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    I'd drop $100 On that. If it's stable, cool! If it isn't, no biggie! Glue and clamp!
     
  10. donepearce

    donepearce Well-Known Member

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    I'm with everyone else. Essentially there are two kinds of SG - ones with a broken headstock, and ones that don't have a broken headstock yet. The reason yours has broken is that they have built it like a Gibson, not an Epiphone. The normal G400 has a scarf joint just before the neck meets the headstock. This turns the grain round before the corner and protects the vulnerable spot from breakage.

    G400 scarf joint.jpg
     
  11. Ron Cortese

    Ron Cortese New Member

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    First off thanks to everyone for your comments and advice. I went ahead and pulled the trigger! I figured i didn't have too much to lose.

    As predicted by the good Dr there was a crack on the other side of the neck. I don't know how I missed it but sure enough it's there.

    I put some new strings on it last night and played for a bit and it stayed in tune very well and seems stable. I'm not sure if it will just be a matter of time or not before it gets worse but right now it seems A-OK. I will need to upgrade the electronics at some point because the toggle switch is causing the pickups to cut in / out.

    Here is a pic of the other side of the neck and a couple other as well.

    IMG_0820.jpg IMG_0826.jpg IMG_0828.jpg
     
  12. DrBGood

    DrBGood Well-Known Member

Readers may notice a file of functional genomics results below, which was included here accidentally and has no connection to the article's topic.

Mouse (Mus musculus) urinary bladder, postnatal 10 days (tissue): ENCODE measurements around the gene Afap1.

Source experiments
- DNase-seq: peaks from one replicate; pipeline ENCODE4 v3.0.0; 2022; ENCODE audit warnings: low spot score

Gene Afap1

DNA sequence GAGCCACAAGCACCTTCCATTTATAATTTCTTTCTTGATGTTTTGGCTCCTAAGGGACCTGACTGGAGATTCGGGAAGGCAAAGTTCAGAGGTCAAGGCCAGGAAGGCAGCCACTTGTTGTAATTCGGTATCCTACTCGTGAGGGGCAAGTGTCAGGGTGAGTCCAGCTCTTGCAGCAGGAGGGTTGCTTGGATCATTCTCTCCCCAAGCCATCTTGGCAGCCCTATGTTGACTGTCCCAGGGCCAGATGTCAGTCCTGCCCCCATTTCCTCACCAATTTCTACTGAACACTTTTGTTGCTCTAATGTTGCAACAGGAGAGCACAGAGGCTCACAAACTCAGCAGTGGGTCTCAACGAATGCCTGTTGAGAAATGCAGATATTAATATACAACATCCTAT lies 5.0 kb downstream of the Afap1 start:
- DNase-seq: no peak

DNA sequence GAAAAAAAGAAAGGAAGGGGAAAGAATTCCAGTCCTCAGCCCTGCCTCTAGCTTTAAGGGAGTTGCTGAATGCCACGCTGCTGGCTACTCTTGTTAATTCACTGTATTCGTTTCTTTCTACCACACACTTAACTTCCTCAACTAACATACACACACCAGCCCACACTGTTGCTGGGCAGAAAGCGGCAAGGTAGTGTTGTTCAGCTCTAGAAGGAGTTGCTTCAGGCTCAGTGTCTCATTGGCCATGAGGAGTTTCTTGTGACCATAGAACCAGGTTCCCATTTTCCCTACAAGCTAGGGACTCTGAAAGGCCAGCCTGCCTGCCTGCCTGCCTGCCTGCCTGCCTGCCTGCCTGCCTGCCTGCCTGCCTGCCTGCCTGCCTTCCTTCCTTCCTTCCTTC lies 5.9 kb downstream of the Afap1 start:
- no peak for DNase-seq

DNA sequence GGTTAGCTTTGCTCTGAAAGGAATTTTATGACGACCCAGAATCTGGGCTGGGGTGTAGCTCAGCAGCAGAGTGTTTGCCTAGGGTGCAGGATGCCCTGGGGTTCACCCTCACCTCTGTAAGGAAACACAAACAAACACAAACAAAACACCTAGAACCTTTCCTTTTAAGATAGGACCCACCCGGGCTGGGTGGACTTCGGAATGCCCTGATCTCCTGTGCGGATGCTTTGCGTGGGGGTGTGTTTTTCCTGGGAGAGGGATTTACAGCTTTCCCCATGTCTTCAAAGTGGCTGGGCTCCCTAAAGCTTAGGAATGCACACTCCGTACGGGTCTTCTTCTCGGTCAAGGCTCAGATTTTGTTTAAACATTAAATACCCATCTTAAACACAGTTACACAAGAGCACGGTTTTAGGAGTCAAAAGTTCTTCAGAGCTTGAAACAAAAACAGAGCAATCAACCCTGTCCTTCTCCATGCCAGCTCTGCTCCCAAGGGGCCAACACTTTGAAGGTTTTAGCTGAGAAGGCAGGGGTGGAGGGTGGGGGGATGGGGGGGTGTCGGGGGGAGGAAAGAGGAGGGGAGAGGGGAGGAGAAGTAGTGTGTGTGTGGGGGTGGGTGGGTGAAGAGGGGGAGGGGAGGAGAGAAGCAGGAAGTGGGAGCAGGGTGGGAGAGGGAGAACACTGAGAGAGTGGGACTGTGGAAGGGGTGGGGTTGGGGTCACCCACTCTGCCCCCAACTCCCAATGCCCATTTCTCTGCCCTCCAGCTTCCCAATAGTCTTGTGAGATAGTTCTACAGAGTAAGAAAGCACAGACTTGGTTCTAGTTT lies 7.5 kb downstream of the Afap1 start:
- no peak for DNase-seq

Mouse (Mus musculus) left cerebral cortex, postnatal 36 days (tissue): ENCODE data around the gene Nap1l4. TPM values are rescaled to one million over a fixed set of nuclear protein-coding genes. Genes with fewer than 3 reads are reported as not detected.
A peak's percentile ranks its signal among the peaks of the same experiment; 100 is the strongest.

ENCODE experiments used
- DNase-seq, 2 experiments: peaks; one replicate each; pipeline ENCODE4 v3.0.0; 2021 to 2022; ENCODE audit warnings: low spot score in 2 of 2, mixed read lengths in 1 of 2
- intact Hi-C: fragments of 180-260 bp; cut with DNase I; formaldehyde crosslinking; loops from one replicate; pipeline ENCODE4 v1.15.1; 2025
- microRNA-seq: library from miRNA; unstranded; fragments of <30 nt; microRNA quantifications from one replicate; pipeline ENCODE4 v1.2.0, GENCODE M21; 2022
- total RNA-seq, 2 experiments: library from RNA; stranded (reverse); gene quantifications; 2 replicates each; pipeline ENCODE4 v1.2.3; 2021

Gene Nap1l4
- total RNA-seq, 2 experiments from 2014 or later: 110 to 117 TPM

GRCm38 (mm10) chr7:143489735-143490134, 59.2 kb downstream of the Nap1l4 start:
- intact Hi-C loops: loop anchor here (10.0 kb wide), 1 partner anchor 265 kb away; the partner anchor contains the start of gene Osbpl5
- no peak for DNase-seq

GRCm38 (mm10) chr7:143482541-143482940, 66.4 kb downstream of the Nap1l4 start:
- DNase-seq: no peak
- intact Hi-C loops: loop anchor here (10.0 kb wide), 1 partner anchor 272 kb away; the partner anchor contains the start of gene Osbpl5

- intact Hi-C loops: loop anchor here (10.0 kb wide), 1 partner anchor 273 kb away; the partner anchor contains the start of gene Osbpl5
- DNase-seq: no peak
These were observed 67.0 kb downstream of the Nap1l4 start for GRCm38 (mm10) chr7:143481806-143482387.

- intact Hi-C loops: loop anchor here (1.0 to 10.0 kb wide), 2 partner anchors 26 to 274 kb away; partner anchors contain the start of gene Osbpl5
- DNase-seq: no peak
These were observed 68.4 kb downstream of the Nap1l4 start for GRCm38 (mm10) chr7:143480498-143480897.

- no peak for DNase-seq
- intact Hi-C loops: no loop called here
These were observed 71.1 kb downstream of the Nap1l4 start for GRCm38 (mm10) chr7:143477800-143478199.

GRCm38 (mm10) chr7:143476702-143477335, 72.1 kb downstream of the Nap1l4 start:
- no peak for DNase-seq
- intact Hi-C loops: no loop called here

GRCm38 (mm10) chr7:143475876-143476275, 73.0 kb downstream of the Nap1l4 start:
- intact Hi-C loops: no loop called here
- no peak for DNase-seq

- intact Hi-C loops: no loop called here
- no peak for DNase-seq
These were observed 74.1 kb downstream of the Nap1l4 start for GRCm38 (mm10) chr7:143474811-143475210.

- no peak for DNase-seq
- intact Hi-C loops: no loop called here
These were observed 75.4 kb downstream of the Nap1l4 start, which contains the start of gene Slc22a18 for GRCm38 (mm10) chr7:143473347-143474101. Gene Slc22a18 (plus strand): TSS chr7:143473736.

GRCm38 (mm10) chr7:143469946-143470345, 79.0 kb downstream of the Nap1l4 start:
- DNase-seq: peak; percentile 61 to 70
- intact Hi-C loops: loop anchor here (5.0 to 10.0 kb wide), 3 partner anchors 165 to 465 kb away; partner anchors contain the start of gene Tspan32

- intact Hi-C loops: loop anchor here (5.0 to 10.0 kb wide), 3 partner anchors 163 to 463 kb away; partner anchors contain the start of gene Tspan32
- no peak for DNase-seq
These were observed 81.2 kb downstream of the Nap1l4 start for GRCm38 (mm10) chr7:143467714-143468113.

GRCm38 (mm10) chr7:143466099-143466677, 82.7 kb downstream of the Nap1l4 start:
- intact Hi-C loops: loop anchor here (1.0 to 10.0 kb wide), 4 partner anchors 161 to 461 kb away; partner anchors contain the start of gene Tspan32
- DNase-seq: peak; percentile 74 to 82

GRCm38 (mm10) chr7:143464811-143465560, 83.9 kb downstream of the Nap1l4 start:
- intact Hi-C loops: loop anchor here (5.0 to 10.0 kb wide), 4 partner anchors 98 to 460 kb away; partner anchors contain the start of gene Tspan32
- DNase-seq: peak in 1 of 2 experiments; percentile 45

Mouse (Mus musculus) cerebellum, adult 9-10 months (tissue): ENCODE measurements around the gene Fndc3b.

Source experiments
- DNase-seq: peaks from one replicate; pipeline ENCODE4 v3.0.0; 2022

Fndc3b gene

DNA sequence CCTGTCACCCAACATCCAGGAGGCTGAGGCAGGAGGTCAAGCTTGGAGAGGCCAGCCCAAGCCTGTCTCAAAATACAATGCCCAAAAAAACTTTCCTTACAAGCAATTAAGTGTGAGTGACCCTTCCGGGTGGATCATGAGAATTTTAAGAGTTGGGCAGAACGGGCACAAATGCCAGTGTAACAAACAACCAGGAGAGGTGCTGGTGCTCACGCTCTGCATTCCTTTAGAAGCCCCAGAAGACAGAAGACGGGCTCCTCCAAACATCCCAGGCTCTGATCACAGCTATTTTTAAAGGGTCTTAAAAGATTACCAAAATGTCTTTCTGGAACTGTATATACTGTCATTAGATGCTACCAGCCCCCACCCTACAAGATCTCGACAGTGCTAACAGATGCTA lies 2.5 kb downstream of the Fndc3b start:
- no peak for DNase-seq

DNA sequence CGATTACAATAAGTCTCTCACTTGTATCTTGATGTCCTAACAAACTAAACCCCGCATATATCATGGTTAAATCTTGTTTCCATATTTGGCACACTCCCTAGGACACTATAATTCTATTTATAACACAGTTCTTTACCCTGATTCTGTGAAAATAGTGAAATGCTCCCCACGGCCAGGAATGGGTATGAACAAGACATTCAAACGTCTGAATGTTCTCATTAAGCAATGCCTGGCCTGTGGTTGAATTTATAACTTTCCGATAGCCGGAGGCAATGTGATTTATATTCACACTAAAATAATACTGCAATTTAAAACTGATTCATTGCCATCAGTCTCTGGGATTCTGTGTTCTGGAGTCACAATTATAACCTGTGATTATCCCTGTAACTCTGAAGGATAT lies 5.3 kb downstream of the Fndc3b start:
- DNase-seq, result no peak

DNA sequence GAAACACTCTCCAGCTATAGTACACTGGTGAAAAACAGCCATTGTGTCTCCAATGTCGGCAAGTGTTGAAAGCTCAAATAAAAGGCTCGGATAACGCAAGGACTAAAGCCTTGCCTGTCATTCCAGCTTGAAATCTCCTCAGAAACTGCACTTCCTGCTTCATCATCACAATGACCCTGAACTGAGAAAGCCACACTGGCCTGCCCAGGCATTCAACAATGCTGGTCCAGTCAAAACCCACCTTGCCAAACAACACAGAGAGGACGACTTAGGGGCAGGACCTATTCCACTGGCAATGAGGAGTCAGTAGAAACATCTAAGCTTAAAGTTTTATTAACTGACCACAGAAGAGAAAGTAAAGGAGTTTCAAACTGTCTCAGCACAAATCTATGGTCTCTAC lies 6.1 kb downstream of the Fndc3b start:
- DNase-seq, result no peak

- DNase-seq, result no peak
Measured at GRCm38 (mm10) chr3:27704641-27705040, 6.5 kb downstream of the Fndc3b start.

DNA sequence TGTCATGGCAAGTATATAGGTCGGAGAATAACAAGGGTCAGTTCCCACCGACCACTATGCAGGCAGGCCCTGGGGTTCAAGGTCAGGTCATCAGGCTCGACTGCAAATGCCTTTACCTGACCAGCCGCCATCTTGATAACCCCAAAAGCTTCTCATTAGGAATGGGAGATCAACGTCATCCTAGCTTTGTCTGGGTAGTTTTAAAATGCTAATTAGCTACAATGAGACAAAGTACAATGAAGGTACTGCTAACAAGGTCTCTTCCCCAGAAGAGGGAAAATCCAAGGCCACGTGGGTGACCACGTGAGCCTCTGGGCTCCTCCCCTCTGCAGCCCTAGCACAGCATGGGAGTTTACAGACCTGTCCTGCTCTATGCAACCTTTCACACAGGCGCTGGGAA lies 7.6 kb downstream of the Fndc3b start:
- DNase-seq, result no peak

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    Glad it is stable. One day you'll just want to attack the problem, but until then, play the sucker.

    As for the toggle cutting out, typical grime in there. Like I said, some lubricant spray will take care of that. But if you want to spend money on a Switchcraft you don't need, go ahead :h5:
     
  13. Col Mustard

    Col Mustard Well-Known Member

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    Epiphone guitars respond very well to setup, and to upgrades.
    I agree that you should play the instrument for a good length of time
    before considering repairs/improvements.

    Spraying the components with DeOxit (or equivalent) is also a good thing
    to try. Dr. Gaudet has lots of experience, so I listen to him.

    The toggle switch seems like an achilles heel on Epi guitars, and I've
    replaced the wiring harness on three Epiphones as soon as the switch began
    to crap out on me. This can be done without spending huge amounts of money,
    but I wouldn't recommend this to you unless the parts were really malfunctioning.
    I've done mine because I have come to love both of my Epi guitars and wanted the
    best for them. *grins

    Your call. I suggest trying the spray fix, and then play the instrument a lot.
    That's how you know. If that crack begins to open up, you'll know it when you
    play it. I think it's a good score...
     
  14. donepearce

    donepearce Well-Known Member

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    I'm going to agree with the Colonel here. The build standard of Epiphones is extremely high - much better than Gibson in some areas. It is the electronics that becomes the weak area eventually. They cry out for uprated pickups, switch and pots. Do that and you will have an SG that is likely better than a Gibson version, and still for much less money.